Posted by Centipede Nation Staff on August 28, 2020 3:09 pm

A person’s immune system was able to fight off HIV and won

A person’s immune system was able to fight off HIV and won

Although rare, the Nature study says that 0.5% of infected individuals are able to achieve long term drug free control of HIV replication. Those people are called “elite controllers”. Just recently there was a person that had no virus detected at all in a sample of 1.5 billion cells.

In their study, there were two people with HIV with bone marrow transplants that eventually had the virus drop to undetectable levels and never returned, but now there’s been another person that had the same result without any outside help. Supposedly, this is the first known instance of someone curing it with their own immune system. But of course the question remains, will it come back, and if so, what would trigger the viral DNA to reactivate again?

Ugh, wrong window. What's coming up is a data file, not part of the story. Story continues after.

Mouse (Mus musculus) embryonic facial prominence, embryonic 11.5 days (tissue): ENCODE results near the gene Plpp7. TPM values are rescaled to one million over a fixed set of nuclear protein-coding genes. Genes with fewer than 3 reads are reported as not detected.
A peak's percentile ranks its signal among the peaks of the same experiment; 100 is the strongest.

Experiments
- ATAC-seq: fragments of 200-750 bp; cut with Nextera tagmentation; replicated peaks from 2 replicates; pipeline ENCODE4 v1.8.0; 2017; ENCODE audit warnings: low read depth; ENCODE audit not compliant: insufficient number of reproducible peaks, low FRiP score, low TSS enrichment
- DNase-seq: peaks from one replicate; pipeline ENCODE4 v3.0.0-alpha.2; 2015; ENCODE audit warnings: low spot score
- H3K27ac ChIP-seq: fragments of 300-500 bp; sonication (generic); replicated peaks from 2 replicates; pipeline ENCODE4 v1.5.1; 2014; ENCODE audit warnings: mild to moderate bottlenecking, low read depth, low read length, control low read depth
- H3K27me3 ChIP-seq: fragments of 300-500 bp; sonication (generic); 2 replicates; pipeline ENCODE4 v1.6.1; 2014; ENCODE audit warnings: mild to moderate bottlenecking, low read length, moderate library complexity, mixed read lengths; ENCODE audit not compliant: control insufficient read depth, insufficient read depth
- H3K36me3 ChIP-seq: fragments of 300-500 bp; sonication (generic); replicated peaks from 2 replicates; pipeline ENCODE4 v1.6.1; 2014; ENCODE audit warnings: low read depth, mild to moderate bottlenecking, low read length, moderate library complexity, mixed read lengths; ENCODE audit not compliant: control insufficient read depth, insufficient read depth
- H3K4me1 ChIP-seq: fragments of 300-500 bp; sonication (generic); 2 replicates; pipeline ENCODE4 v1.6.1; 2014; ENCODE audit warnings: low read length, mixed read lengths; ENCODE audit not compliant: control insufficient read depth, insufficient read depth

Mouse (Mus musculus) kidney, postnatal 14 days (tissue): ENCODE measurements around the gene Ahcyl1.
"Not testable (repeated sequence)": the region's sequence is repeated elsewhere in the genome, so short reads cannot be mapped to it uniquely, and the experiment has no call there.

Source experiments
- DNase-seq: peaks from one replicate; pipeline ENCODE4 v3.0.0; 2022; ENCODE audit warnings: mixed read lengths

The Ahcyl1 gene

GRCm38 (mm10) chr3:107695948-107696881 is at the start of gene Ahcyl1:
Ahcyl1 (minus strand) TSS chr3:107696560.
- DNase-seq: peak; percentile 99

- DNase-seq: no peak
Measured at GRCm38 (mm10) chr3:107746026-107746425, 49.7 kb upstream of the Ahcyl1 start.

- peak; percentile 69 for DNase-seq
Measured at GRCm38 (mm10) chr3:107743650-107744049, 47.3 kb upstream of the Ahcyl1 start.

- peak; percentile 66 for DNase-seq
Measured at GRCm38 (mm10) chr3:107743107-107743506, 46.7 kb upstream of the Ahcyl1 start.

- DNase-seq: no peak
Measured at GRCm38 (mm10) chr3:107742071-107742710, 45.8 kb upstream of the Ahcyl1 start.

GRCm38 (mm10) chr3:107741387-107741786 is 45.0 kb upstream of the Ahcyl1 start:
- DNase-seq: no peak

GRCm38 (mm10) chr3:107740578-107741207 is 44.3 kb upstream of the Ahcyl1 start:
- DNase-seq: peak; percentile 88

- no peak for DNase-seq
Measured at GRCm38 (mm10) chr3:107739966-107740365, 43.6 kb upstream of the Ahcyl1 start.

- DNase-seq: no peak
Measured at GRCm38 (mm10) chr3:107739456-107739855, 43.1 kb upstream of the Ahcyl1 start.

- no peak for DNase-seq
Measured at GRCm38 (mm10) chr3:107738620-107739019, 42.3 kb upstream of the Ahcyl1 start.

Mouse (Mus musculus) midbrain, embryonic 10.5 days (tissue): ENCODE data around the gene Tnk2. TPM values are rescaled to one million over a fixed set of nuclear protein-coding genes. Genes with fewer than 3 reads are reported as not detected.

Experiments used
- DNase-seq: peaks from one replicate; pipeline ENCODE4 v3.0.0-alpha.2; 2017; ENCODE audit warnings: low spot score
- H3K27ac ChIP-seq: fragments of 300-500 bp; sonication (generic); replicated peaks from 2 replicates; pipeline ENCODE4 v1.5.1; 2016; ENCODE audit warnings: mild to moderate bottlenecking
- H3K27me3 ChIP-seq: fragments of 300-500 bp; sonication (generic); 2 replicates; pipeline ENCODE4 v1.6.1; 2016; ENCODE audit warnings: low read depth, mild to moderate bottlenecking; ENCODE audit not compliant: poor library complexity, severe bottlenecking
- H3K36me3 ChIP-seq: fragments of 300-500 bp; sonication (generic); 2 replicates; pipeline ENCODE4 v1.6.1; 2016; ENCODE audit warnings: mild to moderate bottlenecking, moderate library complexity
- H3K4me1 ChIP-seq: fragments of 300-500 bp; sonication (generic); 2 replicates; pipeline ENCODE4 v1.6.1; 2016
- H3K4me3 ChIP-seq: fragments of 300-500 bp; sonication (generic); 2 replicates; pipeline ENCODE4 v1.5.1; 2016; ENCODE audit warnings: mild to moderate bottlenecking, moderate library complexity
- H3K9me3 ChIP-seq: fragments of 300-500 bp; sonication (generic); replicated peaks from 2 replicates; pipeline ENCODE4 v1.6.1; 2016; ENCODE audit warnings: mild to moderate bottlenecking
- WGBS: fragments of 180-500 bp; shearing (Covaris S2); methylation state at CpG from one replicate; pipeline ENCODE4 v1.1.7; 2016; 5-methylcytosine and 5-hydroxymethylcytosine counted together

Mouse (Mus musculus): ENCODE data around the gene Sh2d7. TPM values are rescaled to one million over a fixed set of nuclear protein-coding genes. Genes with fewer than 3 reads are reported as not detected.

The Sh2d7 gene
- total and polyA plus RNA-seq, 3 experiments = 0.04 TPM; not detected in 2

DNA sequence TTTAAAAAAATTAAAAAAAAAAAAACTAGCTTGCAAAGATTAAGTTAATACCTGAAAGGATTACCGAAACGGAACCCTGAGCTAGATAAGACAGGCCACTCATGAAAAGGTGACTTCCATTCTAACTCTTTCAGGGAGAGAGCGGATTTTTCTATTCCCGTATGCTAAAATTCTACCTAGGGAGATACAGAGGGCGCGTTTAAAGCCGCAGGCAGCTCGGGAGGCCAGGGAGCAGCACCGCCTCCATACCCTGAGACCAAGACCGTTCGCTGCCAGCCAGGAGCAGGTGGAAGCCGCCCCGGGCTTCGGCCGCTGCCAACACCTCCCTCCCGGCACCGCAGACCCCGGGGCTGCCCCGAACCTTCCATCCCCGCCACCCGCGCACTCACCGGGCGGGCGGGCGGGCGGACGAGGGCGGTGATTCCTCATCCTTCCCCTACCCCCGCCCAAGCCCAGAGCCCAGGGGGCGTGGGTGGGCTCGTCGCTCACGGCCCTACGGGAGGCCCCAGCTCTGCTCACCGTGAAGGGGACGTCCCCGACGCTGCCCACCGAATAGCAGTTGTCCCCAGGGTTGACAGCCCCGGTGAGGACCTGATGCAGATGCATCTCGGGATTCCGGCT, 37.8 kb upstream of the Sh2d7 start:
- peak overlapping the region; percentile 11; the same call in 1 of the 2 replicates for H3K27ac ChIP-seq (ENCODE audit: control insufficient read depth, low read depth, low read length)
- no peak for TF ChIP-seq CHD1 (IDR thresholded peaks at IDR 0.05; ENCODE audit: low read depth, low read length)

From ScienceNews.org:

Researchers want to know how elite controllers quash the virus for long periods of time. It has been difficult to figure it out, Dandekar says, because no one has recorded the first fight scenes between HIV and the elite controllers’ immune systems.
[…] About a quarter of elite controllers have genetic variants in key immune system genes that may help them get a handle on the virus, says Joseph Wong, a virologist at the University of California, San Francisco. But that explains what’s going on in only a minority of elite controllers, and isn’t something easily transferred to others, he says…

Also keep in mind is that undetectable is just that. It doesn’t mean it isn’t present. We know that in most cases viruses are hiding – specifically in your nervous tissue. More specifically, your brain. Here’s a published article on it – Where does HIV hide? A focus on the central nervous system.

All in all, immunity to viruses such as this is not really a new thing. We’ve known since at least the early 2000s that”one per cent of Caucasians are estimated to have the two copies that confer near-immunity to HIV.“. While their viral loads can be high, they don’t seem to develop AIDS.

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